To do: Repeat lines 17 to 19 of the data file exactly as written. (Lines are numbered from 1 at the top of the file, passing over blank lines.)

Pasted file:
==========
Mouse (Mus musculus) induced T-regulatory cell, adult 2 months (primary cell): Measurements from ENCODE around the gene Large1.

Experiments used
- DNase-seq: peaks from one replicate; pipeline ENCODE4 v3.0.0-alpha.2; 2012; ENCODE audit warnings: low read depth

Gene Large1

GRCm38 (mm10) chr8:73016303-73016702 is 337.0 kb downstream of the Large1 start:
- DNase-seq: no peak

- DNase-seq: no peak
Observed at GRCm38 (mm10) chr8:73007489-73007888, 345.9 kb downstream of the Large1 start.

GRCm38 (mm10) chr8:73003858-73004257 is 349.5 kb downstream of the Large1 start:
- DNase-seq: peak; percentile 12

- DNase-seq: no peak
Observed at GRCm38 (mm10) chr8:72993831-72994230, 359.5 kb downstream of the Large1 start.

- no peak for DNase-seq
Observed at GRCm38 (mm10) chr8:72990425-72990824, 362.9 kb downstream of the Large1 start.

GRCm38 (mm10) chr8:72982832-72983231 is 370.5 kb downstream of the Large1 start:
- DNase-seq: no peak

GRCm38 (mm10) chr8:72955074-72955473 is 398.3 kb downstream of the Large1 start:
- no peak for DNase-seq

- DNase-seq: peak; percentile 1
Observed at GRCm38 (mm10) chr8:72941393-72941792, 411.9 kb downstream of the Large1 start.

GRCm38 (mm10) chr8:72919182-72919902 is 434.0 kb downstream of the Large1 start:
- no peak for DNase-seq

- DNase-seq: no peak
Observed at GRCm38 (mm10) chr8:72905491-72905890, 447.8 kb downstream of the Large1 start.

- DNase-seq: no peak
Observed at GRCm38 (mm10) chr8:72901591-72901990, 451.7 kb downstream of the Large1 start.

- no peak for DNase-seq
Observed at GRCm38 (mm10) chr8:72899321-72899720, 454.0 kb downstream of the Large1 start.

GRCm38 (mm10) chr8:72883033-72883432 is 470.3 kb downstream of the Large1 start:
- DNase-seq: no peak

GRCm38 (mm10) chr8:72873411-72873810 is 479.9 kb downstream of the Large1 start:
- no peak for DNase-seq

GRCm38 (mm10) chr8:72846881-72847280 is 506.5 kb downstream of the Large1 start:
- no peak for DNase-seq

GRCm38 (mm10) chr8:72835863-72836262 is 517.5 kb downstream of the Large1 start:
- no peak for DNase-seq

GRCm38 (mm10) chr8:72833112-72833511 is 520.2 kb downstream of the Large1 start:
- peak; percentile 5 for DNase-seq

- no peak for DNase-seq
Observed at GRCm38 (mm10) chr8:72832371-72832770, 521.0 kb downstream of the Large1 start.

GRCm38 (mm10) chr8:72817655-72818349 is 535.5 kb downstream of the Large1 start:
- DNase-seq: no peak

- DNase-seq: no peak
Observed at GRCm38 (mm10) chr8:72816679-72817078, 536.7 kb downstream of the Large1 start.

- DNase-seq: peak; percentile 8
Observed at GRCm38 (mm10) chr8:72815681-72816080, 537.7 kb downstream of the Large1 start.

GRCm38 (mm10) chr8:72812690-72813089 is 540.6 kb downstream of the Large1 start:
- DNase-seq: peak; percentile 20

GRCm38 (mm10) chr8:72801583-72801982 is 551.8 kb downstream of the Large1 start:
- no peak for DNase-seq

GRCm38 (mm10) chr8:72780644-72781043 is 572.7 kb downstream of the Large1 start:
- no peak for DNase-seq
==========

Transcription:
GRCm38 (mm10) chr8:72955074-72955473 is 398.3 kb downstream of the Large1 start:
- no peak for DNase-seq

- DNase-seq: peak; percentile 1